Roadmap

Kai Maetzel edited this page Jul 16, 2018 · 79 revisions

The VS Code Roadmap 2018

As 2017 comes to an end, now is the time to look towards the future. We typically look out 6 to 12 months, establish a set of themes we want to work towards, and then schedule work each milestone supporting those themes. When planning, we look at potential work from three perspectives:

  • Happy Coding: At its core VS Code is a lightweight, keyboard focused, multi-language code editor. VS Code is already pleasant to code with, and we want to make the experience even more pleasant, for both new and existing users.

  • Node, JavaScript, and TypeScript: On top of the core editor, we want to enable great end-to-end experiences for individual languages and frameworks. We build the Node, JavaScript, and TypeScript end-to-end experiences on top of the core platform and want to provide a great experience out of the box.

  • A Rich Extension Ecosystem: Because we cannot build support for every language, VS Code has a rich extensibility system which enables an ecosystem of great end-to-end experiences for the breadth of languages and frameworks such as C#, Go, Python, C++, Java, and more. In fact, we deliver the Node, TypeScript, and JavaScript support using the exact same public APIs ensuring that developers have consistent experiences across the breadth of languages they use.

VS Code will continue to ship monthly, and we'll make progress against each of the following themes during each iteration. We describe some initiatives as "investigations" which simply means our goal in the next few months is to better understand the problem and potential solutions before scheduling real feature work. Once an investigation is done, we will update our plan, either deferring the initiative or committing to it.

Legend of annotations:

Mark Description
bullet work not started
check mark work completed
:runner: on-going work
:muscle: stretch goal

Happy Coding with VS Code

Over the past 6 months, we’ve worked hard to eliminate blockers that make it hard for people to adopt VS Code. For example, we make multi-root workspaces available in the October 2017 Stable builds. We continue to work with the extension authors to also enable their extension to support multi-root workspaces.

However, we’re not done. You have asked for more flexibility in how you position editors and panes, for multi-selection in the explorer, and more. You will see a significant focus on the fundamentals in the next few months as well, focused on performance, localized language support, and accessibility so that every developer can be productive with VS Code.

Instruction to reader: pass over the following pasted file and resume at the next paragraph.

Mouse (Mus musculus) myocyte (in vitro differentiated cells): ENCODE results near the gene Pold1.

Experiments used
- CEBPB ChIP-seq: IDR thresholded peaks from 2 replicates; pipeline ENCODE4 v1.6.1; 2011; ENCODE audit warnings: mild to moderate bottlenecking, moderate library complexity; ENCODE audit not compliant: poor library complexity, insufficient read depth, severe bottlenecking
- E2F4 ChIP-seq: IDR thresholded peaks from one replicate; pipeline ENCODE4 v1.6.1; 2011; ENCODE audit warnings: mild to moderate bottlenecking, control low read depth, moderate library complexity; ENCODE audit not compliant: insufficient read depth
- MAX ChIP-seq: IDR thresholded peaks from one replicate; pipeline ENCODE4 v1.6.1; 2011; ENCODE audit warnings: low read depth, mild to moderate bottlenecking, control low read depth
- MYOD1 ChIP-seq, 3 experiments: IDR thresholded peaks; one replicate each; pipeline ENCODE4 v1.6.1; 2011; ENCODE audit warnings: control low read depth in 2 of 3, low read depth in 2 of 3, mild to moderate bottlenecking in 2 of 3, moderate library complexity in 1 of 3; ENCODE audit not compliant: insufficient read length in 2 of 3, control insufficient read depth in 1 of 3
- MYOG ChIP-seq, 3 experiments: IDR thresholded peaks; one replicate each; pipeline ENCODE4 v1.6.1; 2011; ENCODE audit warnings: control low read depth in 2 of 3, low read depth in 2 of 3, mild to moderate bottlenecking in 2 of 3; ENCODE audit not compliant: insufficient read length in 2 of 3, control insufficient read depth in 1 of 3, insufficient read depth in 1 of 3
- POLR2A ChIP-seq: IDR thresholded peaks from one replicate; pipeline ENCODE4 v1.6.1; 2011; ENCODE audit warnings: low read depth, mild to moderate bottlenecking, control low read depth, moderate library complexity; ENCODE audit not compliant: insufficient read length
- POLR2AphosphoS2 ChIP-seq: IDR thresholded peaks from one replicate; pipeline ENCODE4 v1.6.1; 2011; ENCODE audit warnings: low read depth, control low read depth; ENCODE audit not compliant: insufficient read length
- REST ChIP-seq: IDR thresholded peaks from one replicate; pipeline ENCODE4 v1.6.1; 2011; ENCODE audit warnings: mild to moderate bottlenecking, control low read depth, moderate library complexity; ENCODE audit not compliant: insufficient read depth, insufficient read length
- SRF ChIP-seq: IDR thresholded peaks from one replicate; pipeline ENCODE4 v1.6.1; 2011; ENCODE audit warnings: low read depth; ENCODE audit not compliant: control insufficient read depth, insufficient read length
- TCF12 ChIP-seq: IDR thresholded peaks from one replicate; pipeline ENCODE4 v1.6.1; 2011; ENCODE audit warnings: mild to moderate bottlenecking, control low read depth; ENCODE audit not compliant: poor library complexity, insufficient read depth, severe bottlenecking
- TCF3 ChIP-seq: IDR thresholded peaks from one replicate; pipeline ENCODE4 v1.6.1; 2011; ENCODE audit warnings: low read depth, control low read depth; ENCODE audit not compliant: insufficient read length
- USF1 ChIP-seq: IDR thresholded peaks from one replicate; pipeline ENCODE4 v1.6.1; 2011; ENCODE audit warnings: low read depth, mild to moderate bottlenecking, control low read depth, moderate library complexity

Fundamentals

A key attribute of an 'editor' is performance and stability, if we add features at the expense of these fundamentals we risk losing a large part of what keeps us competitive in the 'editor' category.

  • :runner: Improve startup performance: keep start-up times within a predictable and suitable range for users across all platforms
  • Reduce resource/memory consumption: what can we do to reduce and control resource consumption of helper processes
  • :runner: Continue to improve accessibility,
    • terminal
    • :runner: menu bar on Windows
  • Support language packs for community-contributed translations
  • Improve the Windows update experience
  • Improve serviceability by providing additional diagnostics

Workbench

  • :runner: Improve intra-file navigation
    • outline
    • :runner: bread crumb
  • Support to layout the editor area as a grid
  • :runner: Investigate improved settings discovery and editing
  • Finish Multi-root folder Workspaces support and support extension authors in adopting it
  • Show SCM status in the explorer (including .gitignored files)
  • Support vertical panel layout
  • Support multi-selection in the explorer for common actions e.g. delete
  • Improve notification UI

Editor

  • Improve the performance and scalability of editor decorations
  • Improve Text Storage implementation
  • Investigate into improved column selection
  • :muscle: Investigate into semantic coloring support
  • :muscle: Render more than text in the minimap

Terminal

  • Support splitting and viewing of multiple terminals